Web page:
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rot of fruit reduced fruit quality and yield and under optimum conditions trees may be killed (Timmer et al., 1989) 6 The most common and important Phytophthora spp that attack citrus are P. nicotianae Breda de Haan (synonym= P. parasitica Dastur (Hall 1993)) and P citrophthora (RE. Sm. & E H Sm.) Leonian. Other species that have been reported from citrus in limited geographical areas include P. hibernalis Carne and P syringae Kleb in areas with cool moist winters ; and P. palmivora (Butler) Butler and P. citricola Saw in tropical areas (Timmer and Menge 1988) Phytophthora palmivora has been isolated from citrus in Puerto Rico and more recently in Florida, where it was found to be more pathogenic than P. nicotianae (Zitko and Timmer 1994) In California P. megasperma Drechs and P. cinnamomi reportedly have been isolated from citrus (Farr et al., 1989) but these species are not commonly recognized as significant citrus pathogens Phytophthora citrophthora causes gummosis root rot and brown rot of fruit. This normally occurs where seasonal rainfall occurs during the cooler winter months (Whiteside 1970) This pathogen is generally controlled by fungicides In addition cultural practices such as pruning low-hanging branches and mowing or disking the cover crop will be helpful in disease control by permitting better circulation and lowering humidity (Jackson 1991) Optimum temperature for P. nicotianae development is 30-32 C In subtropical climates, such as in south Florida seasonal fluctuations in the population density are not consistent although an overwinter decline does occur (Duncan et al., 1993) Phytophthora nicotianae is widespread in most citrus areas and causes foot rot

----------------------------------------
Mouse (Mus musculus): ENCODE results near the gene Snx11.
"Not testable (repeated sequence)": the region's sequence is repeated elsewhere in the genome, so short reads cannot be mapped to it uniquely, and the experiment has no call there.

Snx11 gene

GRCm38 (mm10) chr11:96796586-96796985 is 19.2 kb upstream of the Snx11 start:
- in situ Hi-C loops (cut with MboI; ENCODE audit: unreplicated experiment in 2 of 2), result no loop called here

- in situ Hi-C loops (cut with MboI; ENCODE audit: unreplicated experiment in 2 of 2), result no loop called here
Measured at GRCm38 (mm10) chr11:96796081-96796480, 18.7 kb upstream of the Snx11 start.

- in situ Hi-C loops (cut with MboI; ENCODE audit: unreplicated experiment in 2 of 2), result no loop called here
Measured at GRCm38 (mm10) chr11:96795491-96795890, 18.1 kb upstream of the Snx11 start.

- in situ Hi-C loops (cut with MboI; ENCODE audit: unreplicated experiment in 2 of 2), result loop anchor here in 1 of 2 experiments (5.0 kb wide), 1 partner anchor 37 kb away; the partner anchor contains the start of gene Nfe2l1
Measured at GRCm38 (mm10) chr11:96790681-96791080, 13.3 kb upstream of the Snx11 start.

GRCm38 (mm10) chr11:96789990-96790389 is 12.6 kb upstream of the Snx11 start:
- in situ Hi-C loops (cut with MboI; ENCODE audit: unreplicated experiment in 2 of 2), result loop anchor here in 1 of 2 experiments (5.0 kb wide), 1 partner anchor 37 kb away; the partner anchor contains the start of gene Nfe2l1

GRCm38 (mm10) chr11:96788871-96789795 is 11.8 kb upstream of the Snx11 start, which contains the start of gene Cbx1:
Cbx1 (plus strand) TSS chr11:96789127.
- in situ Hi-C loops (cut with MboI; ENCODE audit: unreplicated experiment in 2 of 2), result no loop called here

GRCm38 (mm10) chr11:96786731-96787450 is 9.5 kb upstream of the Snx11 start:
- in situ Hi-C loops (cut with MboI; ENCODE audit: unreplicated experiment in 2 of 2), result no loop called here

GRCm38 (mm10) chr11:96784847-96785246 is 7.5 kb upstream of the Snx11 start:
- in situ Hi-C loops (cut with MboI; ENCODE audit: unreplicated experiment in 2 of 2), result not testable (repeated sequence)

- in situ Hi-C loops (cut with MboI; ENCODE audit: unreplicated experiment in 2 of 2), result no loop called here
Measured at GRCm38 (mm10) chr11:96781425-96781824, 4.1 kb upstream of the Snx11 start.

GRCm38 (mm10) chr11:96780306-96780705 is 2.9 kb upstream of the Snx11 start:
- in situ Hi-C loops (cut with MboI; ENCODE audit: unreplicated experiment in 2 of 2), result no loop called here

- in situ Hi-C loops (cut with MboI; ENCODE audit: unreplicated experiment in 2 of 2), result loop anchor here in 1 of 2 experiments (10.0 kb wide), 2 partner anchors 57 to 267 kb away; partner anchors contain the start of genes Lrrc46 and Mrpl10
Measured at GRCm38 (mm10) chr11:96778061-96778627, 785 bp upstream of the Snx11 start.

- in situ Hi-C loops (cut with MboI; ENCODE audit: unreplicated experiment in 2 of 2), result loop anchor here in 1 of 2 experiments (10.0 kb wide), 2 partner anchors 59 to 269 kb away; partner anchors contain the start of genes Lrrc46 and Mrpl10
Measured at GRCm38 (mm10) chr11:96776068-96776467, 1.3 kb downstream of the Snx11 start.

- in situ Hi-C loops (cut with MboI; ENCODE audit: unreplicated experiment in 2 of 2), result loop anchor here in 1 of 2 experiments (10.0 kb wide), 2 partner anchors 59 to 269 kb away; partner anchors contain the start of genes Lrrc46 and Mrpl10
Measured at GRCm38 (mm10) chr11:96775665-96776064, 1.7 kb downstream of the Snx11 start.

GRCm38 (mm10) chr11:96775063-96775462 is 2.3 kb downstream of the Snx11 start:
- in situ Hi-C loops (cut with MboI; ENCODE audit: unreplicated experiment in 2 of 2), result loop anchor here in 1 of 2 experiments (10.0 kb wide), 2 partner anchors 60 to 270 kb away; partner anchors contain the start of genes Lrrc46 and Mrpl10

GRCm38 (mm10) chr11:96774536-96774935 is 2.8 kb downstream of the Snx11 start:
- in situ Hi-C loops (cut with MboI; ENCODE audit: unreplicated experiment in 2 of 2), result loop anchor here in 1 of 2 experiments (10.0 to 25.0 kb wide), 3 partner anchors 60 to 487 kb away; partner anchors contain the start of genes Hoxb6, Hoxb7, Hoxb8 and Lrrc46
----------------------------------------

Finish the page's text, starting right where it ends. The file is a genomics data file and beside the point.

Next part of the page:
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gummosis and root rot (Graham 1990) Phytophthora palmivora causes similar disease symptoms but is more restricted in distribution (Zitko and Timmer 1994) Fibrous root rot is a common problem in citrus nurseries (Sandler et al., 1989) and about 90% of the field nurseries assayed in Florida are infested with P nicotianae (Fisher 1993) 7 Foot rot is usually controlled by budding the susceptible scion cultivars on resistant rootstocks and keeping the bud union dry above the soil line (Grimm and Timmer 1981) Commonly used rootstocks such as sour orange (Citrus aurantium L.), trifoliate orange (Poncirus trifo/iata [L.] Raf. ) Troyer and Carrizo citranges (C. sinensis [L.] Osbeck X P. trif oliata [L. ] Raf), and Swingle citrumelo (P. trif o/iata [L. ] Raf X C. paradisi Macf ) range from tolerant to nearly immune. When over watered in infested nurseries even these rootstocks will suffer serious root rot damage (Timmer et al. 1989) Applications of metalaxyl and fosetyl-Al fungicides have proven highly effective for control of fibrous root rot problems in nurseries (Davis 1982 ; Farih et al., 1981). However, it may not be economically beneficial to apply fungicides if populations of Phytophthora spp are less than 10-15 propagules per cubic centimeter of soil (Sandler et al., 1989) Also isolates of P nicotianae which are resistant to metalaxyl have been found in some citrus groves (Fisher 1993 ) Other alternatives to control Phytophthora root rot such as the addition of composted municipal waste as a soil amendment need to be examined Biology of Phvtophthora spp Species of Phytophthora that attack citrus are highly evolved root parasites but are not effective saprophytes Phytophthora nicotianae does not live freely in the soil